Friday, September 19, 2008

Pulpit Talk

As I stand in front of the church I find myself reminiscing about all that has transpired in this building in the last 150 years. I remember every sermon. I remember the people that have attended here, and those who still do. I remember every baptism and I remember every funeral. I remember times of incredible joy and I remember times of immense sorrow. I remember every minute of the last 150 years.
I know you're wondering how that's possible. For someone to experience a century and a half of this congregation's history. It's quite simple really. I'm not a someone, I'm a something. I've been a vital part of this church since the beginning, but not so much anymore. Preachers great and not so great have stood behind me, while many a saint has sat at my feet.
I am the old wooden pulpit that was built when the church was founded. My wood is worn, my finish faded and scratched. I don't stand as straight as I used to, maybe that's why I've been replaced by a brand new chrome and Plexiglas whippersnapper who's still wet behind the hinges.
My new job is to be off in the corner to serve as a reminder of who we are and how we got here. It's a lonely job and it goes mostly unnoticed and unappreciated. I still get dusted off once in a while and on special occasions someone puts some flowers on me. It's not much of a life, but I do appreciate the respect they have shown me by keeping me around. The alternatives aren't very pleasant. I could end up in the storage room with all the folding chairs and Christmas decorations, or worse yet, on the back of the janitor's pick-up going to a landfill or a bonfire. I shudder to think of that.
So, I am content to stand (or lean, to be more accurate) in the corner and observe what is going on in the church that I have grown to love so much. I do love this place and the people who worship here and maybe that's why it hurts so much to see what has become of it. It's just not the house of worship that it used to be and that saddens me.
Back when this church began, just like the building, I was new and simply built. My wood was freshly varnished, my joints straight and true, and the preacher could lean or pound on me with all his fire and brimstone in full force and I wouldn't squeak or wobble at all. I stood straight and proud because I knew the importance of the message that was being delivered. I knew people needed Jesus and I was being used as a tool to bring the gospel. Every time the preacher would pound on me or grab my edges in a white-knuckled grip, I took the abuse gladly because I knew I was a part of something great.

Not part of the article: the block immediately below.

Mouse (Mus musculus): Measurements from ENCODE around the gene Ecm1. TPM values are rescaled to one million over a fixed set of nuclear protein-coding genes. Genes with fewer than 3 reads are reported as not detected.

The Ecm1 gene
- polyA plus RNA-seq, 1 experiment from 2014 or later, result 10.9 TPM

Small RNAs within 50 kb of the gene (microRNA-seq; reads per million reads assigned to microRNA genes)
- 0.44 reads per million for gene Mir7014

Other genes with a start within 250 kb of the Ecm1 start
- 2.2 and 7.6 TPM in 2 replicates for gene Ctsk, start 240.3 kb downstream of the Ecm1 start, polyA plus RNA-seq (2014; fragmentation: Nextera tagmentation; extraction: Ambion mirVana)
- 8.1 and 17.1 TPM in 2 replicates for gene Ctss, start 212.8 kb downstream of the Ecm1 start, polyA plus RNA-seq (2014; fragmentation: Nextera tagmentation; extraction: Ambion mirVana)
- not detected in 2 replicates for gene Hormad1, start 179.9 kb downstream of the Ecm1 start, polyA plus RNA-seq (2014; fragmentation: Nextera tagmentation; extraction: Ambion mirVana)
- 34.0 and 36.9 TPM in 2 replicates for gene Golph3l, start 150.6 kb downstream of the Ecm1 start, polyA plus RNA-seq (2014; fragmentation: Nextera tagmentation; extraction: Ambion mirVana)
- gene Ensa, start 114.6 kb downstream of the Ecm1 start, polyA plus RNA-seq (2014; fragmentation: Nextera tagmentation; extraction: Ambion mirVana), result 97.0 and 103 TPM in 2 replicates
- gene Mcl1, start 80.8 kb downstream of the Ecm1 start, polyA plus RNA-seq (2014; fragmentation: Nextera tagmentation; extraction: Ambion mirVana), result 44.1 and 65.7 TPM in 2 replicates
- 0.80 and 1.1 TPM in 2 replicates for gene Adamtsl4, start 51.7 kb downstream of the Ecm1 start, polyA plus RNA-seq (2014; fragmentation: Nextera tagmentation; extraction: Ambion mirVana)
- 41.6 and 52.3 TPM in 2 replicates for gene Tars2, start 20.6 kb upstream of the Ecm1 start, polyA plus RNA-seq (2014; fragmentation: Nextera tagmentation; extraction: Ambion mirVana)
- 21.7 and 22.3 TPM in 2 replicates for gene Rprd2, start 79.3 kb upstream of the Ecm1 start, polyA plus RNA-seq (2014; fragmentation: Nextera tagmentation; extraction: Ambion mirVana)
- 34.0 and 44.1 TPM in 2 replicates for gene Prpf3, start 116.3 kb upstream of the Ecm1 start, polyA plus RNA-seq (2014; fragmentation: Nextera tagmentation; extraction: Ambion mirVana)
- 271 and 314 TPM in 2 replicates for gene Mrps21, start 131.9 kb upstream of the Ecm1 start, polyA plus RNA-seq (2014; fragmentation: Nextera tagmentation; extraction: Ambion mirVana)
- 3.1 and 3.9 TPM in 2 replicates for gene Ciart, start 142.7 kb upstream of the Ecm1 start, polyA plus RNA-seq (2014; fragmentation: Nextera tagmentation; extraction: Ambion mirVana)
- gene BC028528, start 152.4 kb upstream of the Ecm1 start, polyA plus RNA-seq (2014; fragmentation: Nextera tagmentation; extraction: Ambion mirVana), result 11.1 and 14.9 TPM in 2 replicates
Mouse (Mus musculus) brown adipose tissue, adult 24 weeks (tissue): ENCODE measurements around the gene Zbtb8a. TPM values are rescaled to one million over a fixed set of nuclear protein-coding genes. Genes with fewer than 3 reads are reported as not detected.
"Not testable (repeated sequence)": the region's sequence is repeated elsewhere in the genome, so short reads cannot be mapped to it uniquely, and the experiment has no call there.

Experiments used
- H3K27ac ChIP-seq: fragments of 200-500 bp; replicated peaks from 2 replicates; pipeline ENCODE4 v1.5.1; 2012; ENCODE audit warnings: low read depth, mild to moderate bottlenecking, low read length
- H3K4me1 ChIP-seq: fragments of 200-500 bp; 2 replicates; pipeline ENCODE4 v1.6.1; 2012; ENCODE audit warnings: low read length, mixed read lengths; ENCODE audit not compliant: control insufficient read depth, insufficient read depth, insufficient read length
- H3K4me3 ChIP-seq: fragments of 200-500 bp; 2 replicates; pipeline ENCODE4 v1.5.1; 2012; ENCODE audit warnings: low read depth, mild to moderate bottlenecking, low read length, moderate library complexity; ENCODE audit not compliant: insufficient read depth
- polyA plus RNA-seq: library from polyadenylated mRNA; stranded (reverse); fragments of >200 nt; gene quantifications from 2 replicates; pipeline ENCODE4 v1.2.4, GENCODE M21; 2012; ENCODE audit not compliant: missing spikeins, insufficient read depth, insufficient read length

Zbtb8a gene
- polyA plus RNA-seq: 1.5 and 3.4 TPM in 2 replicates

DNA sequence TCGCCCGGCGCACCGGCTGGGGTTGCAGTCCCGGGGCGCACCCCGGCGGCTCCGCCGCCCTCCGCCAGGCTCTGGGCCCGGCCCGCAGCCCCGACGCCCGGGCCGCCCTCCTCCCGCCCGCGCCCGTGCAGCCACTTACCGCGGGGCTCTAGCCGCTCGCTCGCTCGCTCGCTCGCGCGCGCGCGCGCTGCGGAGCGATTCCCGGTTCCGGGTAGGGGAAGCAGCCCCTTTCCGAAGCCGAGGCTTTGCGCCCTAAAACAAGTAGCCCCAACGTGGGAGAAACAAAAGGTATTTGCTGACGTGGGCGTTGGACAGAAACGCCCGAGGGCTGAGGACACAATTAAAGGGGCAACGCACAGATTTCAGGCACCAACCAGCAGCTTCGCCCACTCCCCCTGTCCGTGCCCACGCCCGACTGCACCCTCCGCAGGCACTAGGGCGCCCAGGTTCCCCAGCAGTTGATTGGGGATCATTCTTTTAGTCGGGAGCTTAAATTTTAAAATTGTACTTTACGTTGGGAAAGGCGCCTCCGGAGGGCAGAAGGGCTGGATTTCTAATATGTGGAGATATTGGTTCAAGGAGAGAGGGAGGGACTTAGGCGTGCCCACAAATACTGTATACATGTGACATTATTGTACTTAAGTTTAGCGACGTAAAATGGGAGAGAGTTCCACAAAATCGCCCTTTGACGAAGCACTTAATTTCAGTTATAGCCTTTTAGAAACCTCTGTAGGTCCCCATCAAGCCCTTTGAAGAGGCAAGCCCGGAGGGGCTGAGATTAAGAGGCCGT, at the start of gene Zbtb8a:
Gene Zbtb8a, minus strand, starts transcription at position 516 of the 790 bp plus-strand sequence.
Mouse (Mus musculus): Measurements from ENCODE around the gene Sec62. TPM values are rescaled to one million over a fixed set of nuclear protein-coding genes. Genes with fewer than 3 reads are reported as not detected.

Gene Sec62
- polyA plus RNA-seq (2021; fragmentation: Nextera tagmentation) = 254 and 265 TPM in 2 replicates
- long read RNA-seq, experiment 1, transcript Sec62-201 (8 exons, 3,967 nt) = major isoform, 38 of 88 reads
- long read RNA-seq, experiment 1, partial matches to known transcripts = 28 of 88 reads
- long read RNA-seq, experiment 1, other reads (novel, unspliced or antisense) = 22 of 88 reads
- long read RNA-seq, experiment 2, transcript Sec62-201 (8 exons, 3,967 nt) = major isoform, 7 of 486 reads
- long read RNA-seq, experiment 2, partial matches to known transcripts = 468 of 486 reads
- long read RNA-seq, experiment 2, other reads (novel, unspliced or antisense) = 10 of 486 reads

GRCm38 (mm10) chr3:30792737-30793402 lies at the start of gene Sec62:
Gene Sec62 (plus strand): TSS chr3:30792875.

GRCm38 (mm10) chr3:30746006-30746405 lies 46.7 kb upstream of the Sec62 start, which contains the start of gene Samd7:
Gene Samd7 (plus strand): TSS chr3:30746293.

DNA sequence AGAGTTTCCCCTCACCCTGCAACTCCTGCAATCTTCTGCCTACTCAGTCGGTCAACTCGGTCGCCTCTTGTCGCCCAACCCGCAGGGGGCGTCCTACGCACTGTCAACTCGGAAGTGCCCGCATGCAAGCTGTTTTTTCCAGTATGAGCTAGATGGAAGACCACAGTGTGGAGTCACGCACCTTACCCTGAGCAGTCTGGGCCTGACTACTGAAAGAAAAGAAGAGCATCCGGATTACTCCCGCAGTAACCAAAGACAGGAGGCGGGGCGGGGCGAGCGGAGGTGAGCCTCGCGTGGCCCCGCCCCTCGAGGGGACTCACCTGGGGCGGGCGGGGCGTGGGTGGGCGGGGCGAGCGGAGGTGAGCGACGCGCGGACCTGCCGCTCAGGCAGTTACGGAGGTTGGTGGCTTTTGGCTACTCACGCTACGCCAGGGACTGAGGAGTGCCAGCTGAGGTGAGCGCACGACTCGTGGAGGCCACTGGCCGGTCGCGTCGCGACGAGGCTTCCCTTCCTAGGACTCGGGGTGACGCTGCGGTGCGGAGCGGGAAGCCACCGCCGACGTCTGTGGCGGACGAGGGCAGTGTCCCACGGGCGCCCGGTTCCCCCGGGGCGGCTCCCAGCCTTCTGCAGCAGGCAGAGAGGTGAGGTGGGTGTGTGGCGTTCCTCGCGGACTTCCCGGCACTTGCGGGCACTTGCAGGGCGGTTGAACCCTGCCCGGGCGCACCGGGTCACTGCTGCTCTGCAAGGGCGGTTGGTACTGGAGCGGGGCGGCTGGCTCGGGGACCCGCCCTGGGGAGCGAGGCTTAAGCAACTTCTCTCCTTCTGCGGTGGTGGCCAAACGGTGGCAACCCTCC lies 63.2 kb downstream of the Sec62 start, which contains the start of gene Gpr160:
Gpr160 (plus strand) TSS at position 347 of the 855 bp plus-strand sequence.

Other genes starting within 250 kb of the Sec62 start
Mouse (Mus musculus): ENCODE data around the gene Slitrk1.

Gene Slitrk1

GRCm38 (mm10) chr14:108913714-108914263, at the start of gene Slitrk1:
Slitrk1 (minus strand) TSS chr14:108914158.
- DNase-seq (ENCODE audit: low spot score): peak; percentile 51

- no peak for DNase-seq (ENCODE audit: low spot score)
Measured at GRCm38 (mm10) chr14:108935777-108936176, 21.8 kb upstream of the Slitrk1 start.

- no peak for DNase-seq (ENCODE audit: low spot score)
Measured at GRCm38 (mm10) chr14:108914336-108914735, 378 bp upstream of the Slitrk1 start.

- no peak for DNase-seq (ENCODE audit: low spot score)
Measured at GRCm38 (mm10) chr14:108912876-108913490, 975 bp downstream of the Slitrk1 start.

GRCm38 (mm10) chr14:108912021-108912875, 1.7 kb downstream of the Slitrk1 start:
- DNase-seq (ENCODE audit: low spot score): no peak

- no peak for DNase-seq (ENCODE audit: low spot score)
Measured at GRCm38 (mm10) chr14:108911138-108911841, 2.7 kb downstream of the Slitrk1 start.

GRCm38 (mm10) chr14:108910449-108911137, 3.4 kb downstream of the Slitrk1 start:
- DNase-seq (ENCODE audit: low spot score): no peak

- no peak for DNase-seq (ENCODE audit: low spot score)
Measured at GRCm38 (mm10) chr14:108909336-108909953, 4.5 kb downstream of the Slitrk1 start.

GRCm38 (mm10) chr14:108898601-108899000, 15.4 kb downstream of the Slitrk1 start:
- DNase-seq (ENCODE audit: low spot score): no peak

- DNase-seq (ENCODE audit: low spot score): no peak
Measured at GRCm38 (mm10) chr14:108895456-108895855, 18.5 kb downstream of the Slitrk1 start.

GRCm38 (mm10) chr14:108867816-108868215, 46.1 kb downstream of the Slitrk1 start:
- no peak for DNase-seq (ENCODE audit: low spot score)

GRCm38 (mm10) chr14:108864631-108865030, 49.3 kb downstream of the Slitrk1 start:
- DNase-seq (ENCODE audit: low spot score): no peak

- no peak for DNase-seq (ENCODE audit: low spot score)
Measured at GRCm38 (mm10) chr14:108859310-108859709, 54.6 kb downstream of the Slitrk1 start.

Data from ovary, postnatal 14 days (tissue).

After I had been in the church for several years the deacons decided I needed to be spruced up a bit. They sanded me down ( I can't tell you how uncomfortable that was), applied a new finish and then ….nailed a cross to my front panel. The pain was excruciating but I was unable to yell out to stop them. It didn't take very long but the effects have been permanent. Even now, every time I am used or moved, the nails still hurt. Even standing here in the corner, they ache. The whole ordeal has given me a much deeper appreciation for what Christ went through on the cross.
As the years went by I began to notice that the preachers who stood behind me seemed to lose their fervor and their focus. Their sermons were less about Jesus and more about numbers. The number of people attending the church and the number of dollars in the collection plates. It was so sad because the answer to everything was nailed to my front panel. They were not looking to Jesus but beyond Jesus to what they wanted to be and the reputation they wanted to have.